Today was a little hard for me,
I found out that my ebook Publisher, Pronoun, is shutting down for good in January. As a result, I pulled my book from their website and ebooks are going to be offline until further notice. This is both a blessing and a curse because I really loved publishing through them.
I chose to Publish through Pronoun because I really believed in their mission to provide free ebook publishing services to writers. They helped me find a cover designer, make my ebook, market it and design a page which I could advertise through. I was one of their early users and have been with them since the beginning. I was also very excited for their upcoming features and services. They set me up with my favorite online bookstores, and I appreciated all their news articles and advice for self-published authors. I'm really sad that they are shutting down for good, but I understand that not all missions and businesses like theirs are profitable enough to survive. It was a fun run, Pronoun, and I thank you for getting me started in helping my dreams become a reality. You helped me Publish my first book and bring it to family and friends for their enjoyment. I'm grateful for that experience, because you made it pretty effortless.
The good news is that I plan to re-publish my book through another site soon, but it may take me awhile to get the formatting finished, as Pronoun required a completely different manuscript layout. Since I'm in the middle of NaNoWriMo this month, I find myself short on time as it is, with much of my free hours spent writing and recovering from a nasty cold. Getting sick is the worst. The other good news is that my book will be available through many more channels and formats, and hopefully be able to reach more readers as a result. Maybe this will be a good change for my book as I finish up the sequel in the series. I'm trying to focus on the positives.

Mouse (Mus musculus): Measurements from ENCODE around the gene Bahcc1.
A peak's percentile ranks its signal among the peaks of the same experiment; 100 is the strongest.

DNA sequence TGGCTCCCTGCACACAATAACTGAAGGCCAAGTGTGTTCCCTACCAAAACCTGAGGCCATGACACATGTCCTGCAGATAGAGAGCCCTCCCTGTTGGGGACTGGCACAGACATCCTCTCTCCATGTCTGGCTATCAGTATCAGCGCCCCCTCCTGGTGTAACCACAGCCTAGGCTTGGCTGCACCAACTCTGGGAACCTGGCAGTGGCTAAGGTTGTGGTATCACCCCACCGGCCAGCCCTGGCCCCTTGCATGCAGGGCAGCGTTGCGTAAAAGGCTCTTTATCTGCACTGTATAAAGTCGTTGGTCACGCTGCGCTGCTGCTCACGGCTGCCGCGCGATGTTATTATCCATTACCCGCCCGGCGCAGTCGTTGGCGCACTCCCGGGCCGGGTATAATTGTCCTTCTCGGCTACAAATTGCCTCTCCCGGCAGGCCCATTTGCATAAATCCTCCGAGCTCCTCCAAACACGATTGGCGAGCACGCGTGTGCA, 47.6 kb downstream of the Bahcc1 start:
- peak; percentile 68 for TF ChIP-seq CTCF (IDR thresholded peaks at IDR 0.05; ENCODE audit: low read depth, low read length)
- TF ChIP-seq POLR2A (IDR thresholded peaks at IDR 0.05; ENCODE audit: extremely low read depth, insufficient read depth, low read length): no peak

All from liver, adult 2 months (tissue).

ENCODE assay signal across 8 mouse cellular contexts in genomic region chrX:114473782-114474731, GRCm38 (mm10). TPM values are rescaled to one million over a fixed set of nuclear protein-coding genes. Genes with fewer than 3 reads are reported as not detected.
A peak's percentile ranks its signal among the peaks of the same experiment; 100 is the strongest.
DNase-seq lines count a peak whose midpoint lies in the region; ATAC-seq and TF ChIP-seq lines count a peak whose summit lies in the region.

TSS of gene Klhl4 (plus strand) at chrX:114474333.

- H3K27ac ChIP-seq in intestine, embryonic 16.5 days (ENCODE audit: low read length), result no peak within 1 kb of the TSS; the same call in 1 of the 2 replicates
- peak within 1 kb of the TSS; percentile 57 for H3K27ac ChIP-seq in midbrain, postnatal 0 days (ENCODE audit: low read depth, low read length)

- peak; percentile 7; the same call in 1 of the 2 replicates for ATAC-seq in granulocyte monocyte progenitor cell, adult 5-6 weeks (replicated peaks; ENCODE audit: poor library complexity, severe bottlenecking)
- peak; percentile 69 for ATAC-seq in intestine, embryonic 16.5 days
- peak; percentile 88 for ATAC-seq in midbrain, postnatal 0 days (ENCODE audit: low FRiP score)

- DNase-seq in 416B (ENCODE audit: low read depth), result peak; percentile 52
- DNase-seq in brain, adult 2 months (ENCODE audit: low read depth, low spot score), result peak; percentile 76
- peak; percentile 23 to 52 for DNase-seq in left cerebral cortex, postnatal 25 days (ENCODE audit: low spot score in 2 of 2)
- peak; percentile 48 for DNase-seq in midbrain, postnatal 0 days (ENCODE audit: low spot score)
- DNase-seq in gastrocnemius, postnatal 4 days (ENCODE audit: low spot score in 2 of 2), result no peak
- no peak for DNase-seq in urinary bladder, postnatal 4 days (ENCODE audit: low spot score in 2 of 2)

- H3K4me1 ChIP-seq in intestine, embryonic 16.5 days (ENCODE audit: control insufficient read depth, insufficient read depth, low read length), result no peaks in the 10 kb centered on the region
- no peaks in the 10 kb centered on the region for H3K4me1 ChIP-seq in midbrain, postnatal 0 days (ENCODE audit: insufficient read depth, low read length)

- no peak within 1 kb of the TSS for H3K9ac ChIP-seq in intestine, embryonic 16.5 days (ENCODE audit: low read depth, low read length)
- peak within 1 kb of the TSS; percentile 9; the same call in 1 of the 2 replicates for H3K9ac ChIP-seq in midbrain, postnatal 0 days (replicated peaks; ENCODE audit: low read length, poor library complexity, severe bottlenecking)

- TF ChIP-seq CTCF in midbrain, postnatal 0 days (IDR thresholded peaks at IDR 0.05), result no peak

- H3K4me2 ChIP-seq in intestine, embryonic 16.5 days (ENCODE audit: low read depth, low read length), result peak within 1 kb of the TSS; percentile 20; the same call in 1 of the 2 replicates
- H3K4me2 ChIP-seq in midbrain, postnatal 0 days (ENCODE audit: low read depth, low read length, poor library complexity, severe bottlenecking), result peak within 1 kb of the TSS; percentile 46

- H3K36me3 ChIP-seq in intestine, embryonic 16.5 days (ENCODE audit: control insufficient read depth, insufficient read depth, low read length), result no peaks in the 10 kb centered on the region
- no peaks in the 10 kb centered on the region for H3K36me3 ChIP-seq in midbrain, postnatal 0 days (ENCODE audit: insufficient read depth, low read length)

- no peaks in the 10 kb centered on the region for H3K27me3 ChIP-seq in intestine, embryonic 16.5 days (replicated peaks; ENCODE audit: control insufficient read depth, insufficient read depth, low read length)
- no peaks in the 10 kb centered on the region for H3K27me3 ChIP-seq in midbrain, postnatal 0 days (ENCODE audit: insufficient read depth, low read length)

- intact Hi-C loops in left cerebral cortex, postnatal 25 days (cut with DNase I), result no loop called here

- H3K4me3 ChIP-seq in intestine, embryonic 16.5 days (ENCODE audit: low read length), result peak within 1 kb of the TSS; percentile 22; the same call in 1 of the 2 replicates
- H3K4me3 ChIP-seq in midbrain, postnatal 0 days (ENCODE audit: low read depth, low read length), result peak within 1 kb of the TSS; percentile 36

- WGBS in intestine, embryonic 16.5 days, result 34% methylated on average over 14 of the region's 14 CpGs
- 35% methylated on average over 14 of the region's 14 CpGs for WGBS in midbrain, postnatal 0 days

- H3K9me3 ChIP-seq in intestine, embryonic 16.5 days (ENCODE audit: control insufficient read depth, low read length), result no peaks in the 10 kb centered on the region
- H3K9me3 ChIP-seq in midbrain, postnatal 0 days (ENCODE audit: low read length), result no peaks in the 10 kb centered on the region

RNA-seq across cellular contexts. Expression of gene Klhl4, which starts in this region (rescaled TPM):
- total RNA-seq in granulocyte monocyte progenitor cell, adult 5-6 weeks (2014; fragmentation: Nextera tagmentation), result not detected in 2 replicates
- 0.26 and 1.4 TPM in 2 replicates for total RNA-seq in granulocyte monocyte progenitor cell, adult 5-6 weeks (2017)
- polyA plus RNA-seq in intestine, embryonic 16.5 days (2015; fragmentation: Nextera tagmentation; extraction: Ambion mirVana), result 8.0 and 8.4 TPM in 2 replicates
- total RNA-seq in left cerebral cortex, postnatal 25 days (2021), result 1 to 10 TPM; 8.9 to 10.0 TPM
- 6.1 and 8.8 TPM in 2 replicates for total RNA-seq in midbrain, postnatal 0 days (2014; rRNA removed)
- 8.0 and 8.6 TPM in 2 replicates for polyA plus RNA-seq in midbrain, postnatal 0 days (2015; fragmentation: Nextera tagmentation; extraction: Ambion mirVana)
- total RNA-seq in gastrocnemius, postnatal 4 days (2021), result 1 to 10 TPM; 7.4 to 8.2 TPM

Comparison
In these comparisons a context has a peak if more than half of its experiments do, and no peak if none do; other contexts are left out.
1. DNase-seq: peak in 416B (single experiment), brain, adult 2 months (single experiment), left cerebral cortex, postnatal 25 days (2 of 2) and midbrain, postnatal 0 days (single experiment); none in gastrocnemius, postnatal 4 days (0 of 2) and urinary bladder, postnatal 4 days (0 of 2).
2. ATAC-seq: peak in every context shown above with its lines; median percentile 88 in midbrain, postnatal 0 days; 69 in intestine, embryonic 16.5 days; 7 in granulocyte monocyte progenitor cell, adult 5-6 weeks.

It's been awhile since I added to my blog, partly because of moving in July, getting a new job in August, and most recently getting engaged to my partner of seven years at the end of October. Life has just been one crazy change after another--and all for the better, but now that things are settling down I'm doing my best to return to my happy place which is the sound of the keyboard keys as I frantically type the next exciting scene in the Andraos series.